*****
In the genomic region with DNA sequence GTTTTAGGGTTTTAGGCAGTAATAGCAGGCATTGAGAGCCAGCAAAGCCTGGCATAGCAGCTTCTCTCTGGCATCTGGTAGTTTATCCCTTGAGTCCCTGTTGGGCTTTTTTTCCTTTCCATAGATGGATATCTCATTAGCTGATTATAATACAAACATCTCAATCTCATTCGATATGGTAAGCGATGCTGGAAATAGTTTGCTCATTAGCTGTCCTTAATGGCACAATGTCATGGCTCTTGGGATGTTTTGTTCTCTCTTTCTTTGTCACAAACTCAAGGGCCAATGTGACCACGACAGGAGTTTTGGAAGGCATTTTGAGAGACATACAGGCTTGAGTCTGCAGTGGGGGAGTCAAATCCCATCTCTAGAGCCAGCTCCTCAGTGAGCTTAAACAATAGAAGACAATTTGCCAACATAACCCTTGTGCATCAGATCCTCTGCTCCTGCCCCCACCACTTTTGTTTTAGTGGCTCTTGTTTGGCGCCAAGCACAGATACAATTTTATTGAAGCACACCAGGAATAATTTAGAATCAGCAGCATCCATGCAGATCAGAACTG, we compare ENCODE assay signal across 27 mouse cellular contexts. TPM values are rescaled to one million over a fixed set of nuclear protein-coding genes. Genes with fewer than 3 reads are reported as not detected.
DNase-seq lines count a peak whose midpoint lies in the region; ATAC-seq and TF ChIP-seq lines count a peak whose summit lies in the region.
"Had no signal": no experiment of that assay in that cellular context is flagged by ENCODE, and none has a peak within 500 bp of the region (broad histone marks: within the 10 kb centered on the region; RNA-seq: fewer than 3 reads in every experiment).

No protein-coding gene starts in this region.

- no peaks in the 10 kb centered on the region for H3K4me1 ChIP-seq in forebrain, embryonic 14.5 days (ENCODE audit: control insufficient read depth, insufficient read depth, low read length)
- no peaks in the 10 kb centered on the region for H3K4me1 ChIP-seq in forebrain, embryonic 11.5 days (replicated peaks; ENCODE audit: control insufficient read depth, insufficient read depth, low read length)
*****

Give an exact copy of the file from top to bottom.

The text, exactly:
In the genomic region with DNA sequence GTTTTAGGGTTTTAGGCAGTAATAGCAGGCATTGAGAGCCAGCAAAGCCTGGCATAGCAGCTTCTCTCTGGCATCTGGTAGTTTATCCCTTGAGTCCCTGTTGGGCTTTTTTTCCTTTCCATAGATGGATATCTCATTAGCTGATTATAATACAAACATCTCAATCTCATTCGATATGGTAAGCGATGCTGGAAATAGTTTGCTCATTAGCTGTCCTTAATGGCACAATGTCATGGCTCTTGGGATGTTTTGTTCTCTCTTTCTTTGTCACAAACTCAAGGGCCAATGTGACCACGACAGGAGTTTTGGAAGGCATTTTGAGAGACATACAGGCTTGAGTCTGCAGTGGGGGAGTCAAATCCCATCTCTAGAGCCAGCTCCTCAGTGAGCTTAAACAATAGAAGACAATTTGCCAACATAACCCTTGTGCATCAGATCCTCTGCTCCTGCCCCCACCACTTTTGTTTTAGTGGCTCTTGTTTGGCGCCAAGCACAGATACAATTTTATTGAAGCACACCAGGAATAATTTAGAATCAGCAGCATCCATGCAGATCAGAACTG, we compare ENCODE assay signal across 27 mouse cellular contexts. TPM values are rescaled to one million over a fixed set of nuclear protein-coding genes. Genes with fewer than 3 reads are reported as not detected.
DNase-seq lines count a peak whose midpoint lies in the region; ATAC-seq and TF ChIP-seq lines count a peak whose summit lies in the region.
"Had no signal": no experiment of that assay in that cellular context is flagged by ENCODE, and none has a peak within 500 bp of the region (broad histone marks: within the 10 kb centered on the region; RNA-seq: fewer than 3 reads in every experiment).

No protein-coding gene starts in this region.

- no peaks in the 10 kb centered on the region for H3K4me1 ChIP-seq in forebrain, embryonic 14.5 days (ENCODE audit: control insufficient read depth, insufficient read depth, low read length)
- no peaks in the 10 kb centered on the region for H3K4me1 ChIP-seq in forebrain, embryonic 11.5 days (replicated peaks; ENCODE audit: control insufficient read depth, insufficient read depth, low read length)